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The Softer Side of

Muslim Pilipino Culture


By Michael Chacko Daniels

MAGUI MORO MASTER ARTISTS   On May 21, I got re-introduced to Filipino music through S. F.'s Asian Art Museum's AsiaAlive program, accidentally. I had gone with T. to re-examine the Ganesh statue at the portals of the museum's South Asia section, when we were stopped by the sounds of a man beating a gong in the museum's beautiful Samsung Hall. We sat enthralled for 15 minutes listening to the sounds produced with this simple instrument. The musician was a master artist performing Kulintang (gong ensemble) music.

The following Saturday, we attended an Islamic Filipino royal wedding performed by the Magui Moro Master Artists of the Philippines. This celebratory concert of Kulintang, dance, and rituals are part of the wedding traditions of the southern Philippines' Maguindanoan region. The packed audience of adults and children were regaled with music that  was intended to evoke "typhoon rain, and crashing waves, leaping and prancing warriors, and mesmerizing incantations."

COMMENTARY    My first introduction to the Muslim influence on Filipino music and dance was when I reviewed a performance of the Bayanihan Philippine Dance Company in San Francisco for The Asian Student [November 16, 1969], a former publication of The Asia Foundation. In that review, I praised the performance of the Bayanihan troupe for its grace and beauty, but had this comment:

"Most of the dancers and directors of the troupe [the Bayanihan  troupe]  are Christian, as is the Philippine nation. . .

"The dances of the Christian Filipinos were full of the joy of life; there was a charming softness to the graceful movements. This was in sharp contrast to the power and unsmiling, stately grace displayed in the Muslim dances.

"It reinforces the belief that the Bayanihan has yet to discover the full spirit of the Muslim Filipinos; and that the fear of the Muslim tribes, engendered in the Christian Filipinos by the Spaniards for four centuries, retains its hold, as can be seen in the emphasis in the Muslim dances on those traits that made the Christians fear the Muslims. However, it must be said that this is a cultural failing rather than an artistic one."

Watching and listening to the Magui Moro Master Artists at the Asian Art Museum in May 2005, I got some of the softness of Muslim Filipino culture that I missed 37 years ago in the Bayanihan dancers' performance, but not enough, which is more a comment on my preference for the softer side, even of warriors, than of anything else.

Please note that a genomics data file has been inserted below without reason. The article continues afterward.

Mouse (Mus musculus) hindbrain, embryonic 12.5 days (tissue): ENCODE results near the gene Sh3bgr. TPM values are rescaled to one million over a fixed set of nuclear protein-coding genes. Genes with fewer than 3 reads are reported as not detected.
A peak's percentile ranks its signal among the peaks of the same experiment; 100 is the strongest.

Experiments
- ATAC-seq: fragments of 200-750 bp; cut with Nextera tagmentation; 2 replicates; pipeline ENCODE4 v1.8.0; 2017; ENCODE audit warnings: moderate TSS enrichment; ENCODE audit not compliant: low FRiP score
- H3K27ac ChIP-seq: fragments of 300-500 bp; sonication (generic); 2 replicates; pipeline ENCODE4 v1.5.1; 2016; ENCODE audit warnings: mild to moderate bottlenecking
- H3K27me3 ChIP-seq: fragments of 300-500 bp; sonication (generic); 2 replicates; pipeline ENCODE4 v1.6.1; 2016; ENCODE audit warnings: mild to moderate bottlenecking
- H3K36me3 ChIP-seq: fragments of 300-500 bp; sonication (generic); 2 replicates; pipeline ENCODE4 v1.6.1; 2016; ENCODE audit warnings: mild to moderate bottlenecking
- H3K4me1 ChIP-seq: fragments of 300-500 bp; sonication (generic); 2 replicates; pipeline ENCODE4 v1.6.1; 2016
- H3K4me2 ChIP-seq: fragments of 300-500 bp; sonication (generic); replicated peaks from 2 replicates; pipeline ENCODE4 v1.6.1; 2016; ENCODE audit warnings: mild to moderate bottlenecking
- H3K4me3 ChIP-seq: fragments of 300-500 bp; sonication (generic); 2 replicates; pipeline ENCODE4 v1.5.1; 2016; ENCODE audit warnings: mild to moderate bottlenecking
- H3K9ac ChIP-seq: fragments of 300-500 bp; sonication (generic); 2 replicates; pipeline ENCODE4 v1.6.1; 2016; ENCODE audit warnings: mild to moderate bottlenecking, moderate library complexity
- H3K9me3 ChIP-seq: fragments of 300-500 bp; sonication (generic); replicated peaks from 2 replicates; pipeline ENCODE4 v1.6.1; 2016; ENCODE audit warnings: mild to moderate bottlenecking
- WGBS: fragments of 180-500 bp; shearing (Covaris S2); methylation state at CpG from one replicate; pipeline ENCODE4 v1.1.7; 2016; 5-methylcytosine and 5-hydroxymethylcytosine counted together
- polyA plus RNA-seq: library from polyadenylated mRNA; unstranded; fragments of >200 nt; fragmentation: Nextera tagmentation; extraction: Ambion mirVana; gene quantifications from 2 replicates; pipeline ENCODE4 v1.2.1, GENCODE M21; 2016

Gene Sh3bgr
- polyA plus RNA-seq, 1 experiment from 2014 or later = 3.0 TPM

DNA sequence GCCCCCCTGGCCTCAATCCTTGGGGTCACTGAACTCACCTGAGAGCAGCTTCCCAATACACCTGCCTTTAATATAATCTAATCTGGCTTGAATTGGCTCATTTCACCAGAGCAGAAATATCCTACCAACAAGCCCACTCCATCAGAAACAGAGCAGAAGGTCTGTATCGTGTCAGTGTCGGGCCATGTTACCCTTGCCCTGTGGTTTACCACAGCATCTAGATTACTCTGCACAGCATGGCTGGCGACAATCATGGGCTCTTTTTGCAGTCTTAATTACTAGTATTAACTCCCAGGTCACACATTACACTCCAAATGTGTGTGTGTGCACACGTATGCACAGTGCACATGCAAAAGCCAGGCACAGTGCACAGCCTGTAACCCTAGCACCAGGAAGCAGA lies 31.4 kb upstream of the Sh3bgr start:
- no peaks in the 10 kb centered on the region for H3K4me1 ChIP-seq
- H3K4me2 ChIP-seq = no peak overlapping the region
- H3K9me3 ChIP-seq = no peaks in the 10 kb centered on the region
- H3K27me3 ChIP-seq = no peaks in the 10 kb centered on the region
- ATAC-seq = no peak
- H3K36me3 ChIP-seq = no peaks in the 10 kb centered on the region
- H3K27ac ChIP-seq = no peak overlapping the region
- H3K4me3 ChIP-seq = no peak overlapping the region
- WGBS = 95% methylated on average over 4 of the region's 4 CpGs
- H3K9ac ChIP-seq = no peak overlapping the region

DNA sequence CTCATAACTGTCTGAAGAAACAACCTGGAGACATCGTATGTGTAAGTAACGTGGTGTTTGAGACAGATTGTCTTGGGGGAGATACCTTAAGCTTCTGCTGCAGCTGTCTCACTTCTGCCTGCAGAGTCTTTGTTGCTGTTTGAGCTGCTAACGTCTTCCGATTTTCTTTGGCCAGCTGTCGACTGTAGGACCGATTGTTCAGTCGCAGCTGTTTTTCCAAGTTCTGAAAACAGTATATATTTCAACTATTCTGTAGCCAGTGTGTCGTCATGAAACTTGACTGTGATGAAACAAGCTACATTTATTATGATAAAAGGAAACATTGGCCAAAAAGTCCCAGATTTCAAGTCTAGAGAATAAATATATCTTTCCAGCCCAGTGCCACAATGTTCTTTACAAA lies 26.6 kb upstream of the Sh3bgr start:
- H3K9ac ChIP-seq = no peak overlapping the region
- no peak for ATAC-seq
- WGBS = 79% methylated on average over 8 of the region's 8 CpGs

[USEFUL INFORMATION CULLED FROM THE MUSEUM'S PROGRAM NOTES    MAGUI MORO MASTER ARTISTS:   TENG EMBA--Kulintang (gong ensemble) musician; descended from a long line of Pilipino (Filipino) musicians; winner of the National Music Competition for Young Artists at age of six in 1982; joined Kalilangan Dance Company in 1999; he is in high demand for festivals and healing rituals.    KARATUAN SANGKAY 'DATUAN' KALANDUYAN--Master of the kutiyapi (two-stringed lute), palending (flute), and gandingan ("talking" gongs); toured Asia, Europe, and North America; performed with Grace Nono, Lilang-Lilang Kulintang Ensemble, and others.    DATU GUTIERREZ MANGANSAKAN II--Descended from Buayan and Maguindanao sultanates; filmmaker, writer, and scholar; winner of the 2001 Gawad CCP Independent Film Award for his film House Under the Crescent Moon.   FAISAL MONAL--Master choreographer, dancer, musician; member of Salamindanao Dance Company, the Sining Kotawato Dance Group, and Bai Raquel Pandatum Magalona's Kalilangan Dance Troupe; winner of numerous street dancing championships.   AKMAD SIAO--Master artist in Maguindanoan dance and music; winner of numerous street dancing competitions.   YOLANDA MANGULAMAS--An expert in Maguindanoan culture, including cuisine, rituals, and indigenous practices; member of the Bangsa Moro.    USEFUL INFORMATION ENDS

The performance was co-sponsored by KulArts (www.kularts.org). KulArts was founded 20 years ago by Alleluia Panis, Marcella Pabros, and Robert Henry. According to the KulArts website, the organization's mission "is to inform and expand the understanding of American Pilipino culture through works that address contemporary issues in our community; to preserve the spirit and integrity of ancient Pilipino art forms; and to nurture the artistic development of Pilipino American artists." [May 31, 2005]




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Posted on Tuesday, June 28, 2005 at 08:58AM by Registered CommenterMichael Chacko Daniels | CommentsPost a Comment